Canoer leaves Madeline Island, hopes to make it to the SooA man who is paddling his canoe from Madeline Island to Sault St. Marie Michigan to raise awareness about water pollution is one-fourth of the way to his goal.. Jessica Hamilton reports.
By: By Jessica Hamilton/Wisconsin Public Radio, Superior Telegram
A man who is paddling his canoe from Madeline Island to Sault St. Marie Michigan to raise awareness about water pollution is one-fourth of the way to his goal.. Jessica Hamilton reports.
Glen Bressette of the Keweenaw Bay Indian Community and his group have been canoeing since June 3 to retrace the steps of their ancestors. Bressette says this trip is about the water and how we need it to survive.
Mining and its effects on northern Wisconsin and northern Minnesota will be discussed at some of the stops but Bressette says this trip is not just about mining.
“This is about our water and our water ways and how they connect to the earth and all of our beings that live here, creating new life with that tree of life, that white cedar is the tree of life here to the Anishenaabbeg people.”
Bressette says they’re collaborating with the Cedar Tree Institute in Michigan.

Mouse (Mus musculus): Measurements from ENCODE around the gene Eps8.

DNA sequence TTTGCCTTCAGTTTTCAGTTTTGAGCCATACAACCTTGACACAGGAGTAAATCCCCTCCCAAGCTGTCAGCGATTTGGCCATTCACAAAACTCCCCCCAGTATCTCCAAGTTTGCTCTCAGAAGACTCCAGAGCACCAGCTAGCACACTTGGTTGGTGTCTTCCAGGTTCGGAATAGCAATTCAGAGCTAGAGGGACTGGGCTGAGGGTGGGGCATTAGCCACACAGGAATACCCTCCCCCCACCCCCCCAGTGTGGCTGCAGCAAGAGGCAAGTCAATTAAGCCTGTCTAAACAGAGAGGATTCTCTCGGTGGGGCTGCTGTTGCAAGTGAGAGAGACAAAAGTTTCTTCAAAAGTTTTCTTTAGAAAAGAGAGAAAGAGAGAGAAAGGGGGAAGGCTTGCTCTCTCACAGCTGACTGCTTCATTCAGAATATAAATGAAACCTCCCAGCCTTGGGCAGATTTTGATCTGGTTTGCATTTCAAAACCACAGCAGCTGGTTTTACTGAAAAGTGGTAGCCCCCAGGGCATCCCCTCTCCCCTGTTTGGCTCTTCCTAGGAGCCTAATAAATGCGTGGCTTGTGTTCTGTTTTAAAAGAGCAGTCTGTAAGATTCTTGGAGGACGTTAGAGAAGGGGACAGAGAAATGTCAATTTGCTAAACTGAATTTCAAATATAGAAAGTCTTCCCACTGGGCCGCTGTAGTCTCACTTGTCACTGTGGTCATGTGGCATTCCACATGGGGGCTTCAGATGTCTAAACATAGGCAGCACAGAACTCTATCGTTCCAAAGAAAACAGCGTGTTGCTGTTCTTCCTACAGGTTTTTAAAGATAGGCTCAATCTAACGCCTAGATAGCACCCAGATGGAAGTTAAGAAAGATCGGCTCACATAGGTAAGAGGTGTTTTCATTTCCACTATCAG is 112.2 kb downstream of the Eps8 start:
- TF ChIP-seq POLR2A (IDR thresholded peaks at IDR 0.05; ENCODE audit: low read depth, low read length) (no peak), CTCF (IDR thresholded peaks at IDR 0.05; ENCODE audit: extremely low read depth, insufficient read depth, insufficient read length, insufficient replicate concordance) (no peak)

“Along our journey we came across the cedar tree institute here locally in Marquette, Michigan and they were going to start planting 50,000 trees so I contacted them and we were able to obtain the first 50 white cedar trees, they plant around 10,000 and at most will be 50,000,” he said.
The group has no set schedule for when the trip will come to an end, or if they’ll even make the Soo because of the lake and weather. Right now, they are resting in Silver City west of the Keweenaw Peninsula after five days of dealing with heat and sunburn but Bressette has high hopes. Bressette also hopes people will come out because they could use the help.
“If they’d like to meet with us and share some meals or cold drinks with us cause it’s hard to keep all of that on with us while were going. We’d appreciate that.”
One way to do that is to go to their Facebook page “Back to the Water.”
Wisconsin Public Radio can be heard locally on 91.3 KUWS-FM and online at www.wpr.org.